With the Board of Commissioners failure to override a veto by the county’s CEO, the movement to change DeKalb’s form of government has run into a roadblock.
That failure preceded some tense moments when CEO Burrell Ellis made a rare visit to the board meeting Jan. 10 to lobby for a controversial appointment.
Last month, with a vote of 6-1, the board passed a resolution that would have asked DeKalb’s state legislative delegation to create a commission to study the county’s form of government.
Currently, the county is run by the seven-member Board of Commissioners, which is the legislative branch, and an elected CEO who runs the day-to-day operations of the government.
Just before the Christmas holiday, Ellis vetoed the measure.
Citing the 6-1 vote on the resolution, Commissioner Lee May said, “I’m disappointed that the CEO wanted to veto this.
“I stand by my previous statement on there being a real need to study this form of government,” said May, who brought the issue back to the board for the override vote.
“Let’s do a professional study of our form of government…to ensure that it is the most efficient,” May said.
With Commissioner Kathie Gannon voting against the override, Commissioner Jeff Rader abstaining and Commissioner Stan Watson being absent, there were not enough votes to override the veto.
Ellis said the real issues facing the county are jobs, housing, transportation and cityhood, not the county’s form of government.
“These are the issues that DeKalb citizens care about, not issues that are manufactured by some members of the board of commissioners,” Ellis said.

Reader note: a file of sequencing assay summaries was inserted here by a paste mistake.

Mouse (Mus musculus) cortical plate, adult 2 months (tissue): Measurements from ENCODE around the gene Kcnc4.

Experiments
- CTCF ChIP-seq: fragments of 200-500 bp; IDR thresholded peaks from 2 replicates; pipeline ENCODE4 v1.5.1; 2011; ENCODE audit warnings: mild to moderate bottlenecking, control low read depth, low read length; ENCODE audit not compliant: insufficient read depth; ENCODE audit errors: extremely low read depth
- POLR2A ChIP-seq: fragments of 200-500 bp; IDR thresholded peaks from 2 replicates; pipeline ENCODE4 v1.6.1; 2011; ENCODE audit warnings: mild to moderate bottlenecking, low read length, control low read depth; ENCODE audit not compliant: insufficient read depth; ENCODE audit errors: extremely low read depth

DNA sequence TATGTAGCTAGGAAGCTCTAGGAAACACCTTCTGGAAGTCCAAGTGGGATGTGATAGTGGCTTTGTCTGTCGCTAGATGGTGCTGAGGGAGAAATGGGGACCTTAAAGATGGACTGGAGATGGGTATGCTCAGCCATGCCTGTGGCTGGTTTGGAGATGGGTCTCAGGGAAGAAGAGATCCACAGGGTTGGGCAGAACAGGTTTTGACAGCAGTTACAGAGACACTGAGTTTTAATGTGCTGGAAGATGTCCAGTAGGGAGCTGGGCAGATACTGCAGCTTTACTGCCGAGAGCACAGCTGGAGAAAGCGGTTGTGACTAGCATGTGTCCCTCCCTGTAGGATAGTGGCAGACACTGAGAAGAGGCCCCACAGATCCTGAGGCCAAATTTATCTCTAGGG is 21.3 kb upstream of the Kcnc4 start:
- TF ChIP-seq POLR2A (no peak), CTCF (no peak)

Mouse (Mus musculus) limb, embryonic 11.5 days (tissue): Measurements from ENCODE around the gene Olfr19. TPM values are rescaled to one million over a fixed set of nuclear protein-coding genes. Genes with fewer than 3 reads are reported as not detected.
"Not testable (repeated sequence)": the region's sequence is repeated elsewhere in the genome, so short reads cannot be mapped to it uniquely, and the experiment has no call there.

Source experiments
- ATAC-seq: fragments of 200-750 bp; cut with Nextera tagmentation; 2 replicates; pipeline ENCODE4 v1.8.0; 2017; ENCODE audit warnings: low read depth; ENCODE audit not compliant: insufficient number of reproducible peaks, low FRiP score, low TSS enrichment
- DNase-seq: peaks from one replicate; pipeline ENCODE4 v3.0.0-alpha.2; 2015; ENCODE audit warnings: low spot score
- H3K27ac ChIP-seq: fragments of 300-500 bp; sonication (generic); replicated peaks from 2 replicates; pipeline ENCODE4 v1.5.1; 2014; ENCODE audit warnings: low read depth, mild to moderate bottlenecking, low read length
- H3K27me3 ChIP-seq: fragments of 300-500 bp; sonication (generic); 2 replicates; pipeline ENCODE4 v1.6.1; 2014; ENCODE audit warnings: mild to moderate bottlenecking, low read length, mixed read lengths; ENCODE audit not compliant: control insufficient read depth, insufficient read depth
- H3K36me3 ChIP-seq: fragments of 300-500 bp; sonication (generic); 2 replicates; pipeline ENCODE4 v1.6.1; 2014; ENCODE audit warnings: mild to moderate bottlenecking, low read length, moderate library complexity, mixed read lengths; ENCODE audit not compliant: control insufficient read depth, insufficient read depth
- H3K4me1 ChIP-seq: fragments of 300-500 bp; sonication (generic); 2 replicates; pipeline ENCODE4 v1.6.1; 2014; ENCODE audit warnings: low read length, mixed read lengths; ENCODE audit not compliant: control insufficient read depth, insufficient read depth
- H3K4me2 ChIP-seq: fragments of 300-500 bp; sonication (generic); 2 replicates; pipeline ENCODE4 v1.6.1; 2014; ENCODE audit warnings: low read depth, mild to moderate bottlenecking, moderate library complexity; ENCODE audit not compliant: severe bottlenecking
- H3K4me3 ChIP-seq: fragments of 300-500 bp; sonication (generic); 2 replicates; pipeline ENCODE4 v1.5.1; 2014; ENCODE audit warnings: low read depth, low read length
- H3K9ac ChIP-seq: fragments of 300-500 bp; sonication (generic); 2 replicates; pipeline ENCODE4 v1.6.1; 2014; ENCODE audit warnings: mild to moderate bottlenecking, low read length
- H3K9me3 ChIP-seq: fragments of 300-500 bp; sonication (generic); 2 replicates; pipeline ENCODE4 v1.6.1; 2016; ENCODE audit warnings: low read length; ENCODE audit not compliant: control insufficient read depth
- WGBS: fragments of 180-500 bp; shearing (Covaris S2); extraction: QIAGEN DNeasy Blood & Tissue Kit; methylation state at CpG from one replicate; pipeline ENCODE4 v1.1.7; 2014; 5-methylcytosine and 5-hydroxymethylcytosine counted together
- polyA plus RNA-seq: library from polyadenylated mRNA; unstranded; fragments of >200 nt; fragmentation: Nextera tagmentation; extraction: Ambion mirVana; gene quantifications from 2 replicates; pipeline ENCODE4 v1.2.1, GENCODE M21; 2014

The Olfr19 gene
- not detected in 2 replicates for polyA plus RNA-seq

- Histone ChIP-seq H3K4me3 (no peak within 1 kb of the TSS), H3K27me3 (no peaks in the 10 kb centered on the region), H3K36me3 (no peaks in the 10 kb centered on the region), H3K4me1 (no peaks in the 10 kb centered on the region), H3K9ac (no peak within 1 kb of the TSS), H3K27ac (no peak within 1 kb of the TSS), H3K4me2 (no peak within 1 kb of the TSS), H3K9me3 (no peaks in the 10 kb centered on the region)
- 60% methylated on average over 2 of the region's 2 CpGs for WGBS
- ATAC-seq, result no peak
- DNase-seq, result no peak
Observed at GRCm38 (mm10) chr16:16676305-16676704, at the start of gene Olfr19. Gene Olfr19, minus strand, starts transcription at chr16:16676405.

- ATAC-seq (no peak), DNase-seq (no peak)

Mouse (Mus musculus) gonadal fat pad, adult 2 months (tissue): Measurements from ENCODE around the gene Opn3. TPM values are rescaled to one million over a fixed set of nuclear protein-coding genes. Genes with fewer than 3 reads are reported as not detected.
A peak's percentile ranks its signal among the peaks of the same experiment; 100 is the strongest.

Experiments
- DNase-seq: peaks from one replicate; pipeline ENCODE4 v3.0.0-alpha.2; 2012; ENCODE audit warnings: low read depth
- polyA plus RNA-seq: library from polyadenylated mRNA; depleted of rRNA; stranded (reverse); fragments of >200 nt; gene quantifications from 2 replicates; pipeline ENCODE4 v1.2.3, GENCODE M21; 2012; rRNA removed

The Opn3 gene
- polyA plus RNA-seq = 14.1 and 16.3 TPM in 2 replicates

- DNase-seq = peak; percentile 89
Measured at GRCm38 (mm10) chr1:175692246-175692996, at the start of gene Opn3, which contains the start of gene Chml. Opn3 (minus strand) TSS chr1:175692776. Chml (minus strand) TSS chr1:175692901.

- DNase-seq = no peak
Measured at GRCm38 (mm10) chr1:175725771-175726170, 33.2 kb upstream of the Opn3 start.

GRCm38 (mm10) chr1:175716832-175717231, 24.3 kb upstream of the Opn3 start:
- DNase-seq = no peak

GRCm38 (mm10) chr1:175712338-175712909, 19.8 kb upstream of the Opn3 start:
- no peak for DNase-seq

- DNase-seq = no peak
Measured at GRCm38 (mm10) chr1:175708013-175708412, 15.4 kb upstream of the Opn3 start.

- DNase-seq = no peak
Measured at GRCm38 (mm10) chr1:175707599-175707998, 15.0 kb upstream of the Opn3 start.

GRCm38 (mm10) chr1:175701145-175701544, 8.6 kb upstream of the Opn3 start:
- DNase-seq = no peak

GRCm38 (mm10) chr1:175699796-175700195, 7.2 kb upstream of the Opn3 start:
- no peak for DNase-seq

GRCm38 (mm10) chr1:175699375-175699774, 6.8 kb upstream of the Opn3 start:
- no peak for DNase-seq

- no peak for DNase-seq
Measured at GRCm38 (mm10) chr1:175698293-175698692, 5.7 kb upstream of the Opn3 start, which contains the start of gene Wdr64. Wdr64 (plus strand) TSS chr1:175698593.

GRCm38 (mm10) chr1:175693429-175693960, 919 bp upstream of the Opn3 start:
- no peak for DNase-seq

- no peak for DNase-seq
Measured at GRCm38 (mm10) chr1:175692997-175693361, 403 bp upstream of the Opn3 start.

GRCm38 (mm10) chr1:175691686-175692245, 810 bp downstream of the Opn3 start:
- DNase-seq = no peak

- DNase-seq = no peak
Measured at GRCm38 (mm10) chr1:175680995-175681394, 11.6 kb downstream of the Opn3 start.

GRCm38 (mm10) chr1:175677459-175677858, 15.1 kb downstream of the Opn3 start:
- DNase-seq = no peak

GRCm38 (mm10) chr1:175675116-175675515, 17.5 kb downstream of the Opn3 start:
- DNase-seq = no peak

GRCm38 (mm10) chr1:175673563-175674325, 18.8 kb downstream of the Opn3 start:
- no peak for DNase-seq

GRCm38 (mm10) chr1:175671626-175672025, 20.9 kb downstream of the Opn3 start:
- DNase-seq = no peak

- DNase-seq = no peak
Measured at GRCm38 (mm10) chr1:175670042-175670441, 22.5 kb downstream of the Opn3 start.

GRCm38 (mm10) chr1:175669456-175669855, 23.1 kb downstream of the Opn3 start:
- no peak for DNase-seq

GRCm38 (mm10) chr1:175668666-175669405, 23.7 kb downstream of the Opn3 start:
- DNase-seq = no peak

Board members are planning to revisit the form of government resolution when all members of the board are present at the Jan. 24 session.
“The board may bring it up again, but the people aren’t bringing it up,” Ellis said.
Ellis made an unexpected visit to the commissioners’ meeting after controversy developed over the appointment of Gary A. Cornell on Jan. 9 to serve as the interim director of the department of planning and sustainability.
Cornell has 33 years of professional experience in city and regional planning, including seven years as the director of Gwinnett County’s Department of Planning and Development, seven years as a principal transportation planner at the Atlanta Regional Commission, three years as a planner in residence at Florida State University, and 11 years as a senior community planning consultant for Jacobs Engineering.
“He is eminently qualified to serve as DeKalb County’s director of planning and sustainability,” Ellis said. Cornell “is the best planning director that DeKalb County has ever had.”
When Cornell appeared before the board to give routine zoning information, some board members objected.
May said he was concerned that the CEO is hiring an interim director when interim positions are usually filled by an existing employee.
“What you’re doing now is bringing someone from the outside to the position,” May said, adding that there is no job description for an interim director.
Commissioner Rader called the objections of some board members “petty.”
Rader said Cornell “is probably one of the most highly regarded planning directors in the state.”
Board members are holding up the confirmation of Cornell in their desire “to undermine the administration,” Rader said.
The whole issue is the result of “personal agenda to keep little pieces of power,” Gannon said.
“If the agenda here is what best for this county, we would be looking at a highly qualified person,” Gannon said. “We are not the administration. If we want that power, run for the office. I understand there’s an election this year.”
May said it is Ellis who has “really gotten very political.”
By law, the board has to approve all appointments by the CEO and “he did not have the votes necessary to approve that person…and we told the CEO,” May said. “We didn’t want to have this public confrontation.”
“This has nothing to do with Gary Cornell the person,” May said. “The guy has good credentials. It’s not about whether he’s qualified or not. But, especially in this economy, there are a lot of people with those same credentials that could do the job.”
May said Ellis is “force-feeding someone into [the position]. That’s unacceptable. I’m not going to take it anymore. He’s done it too often.”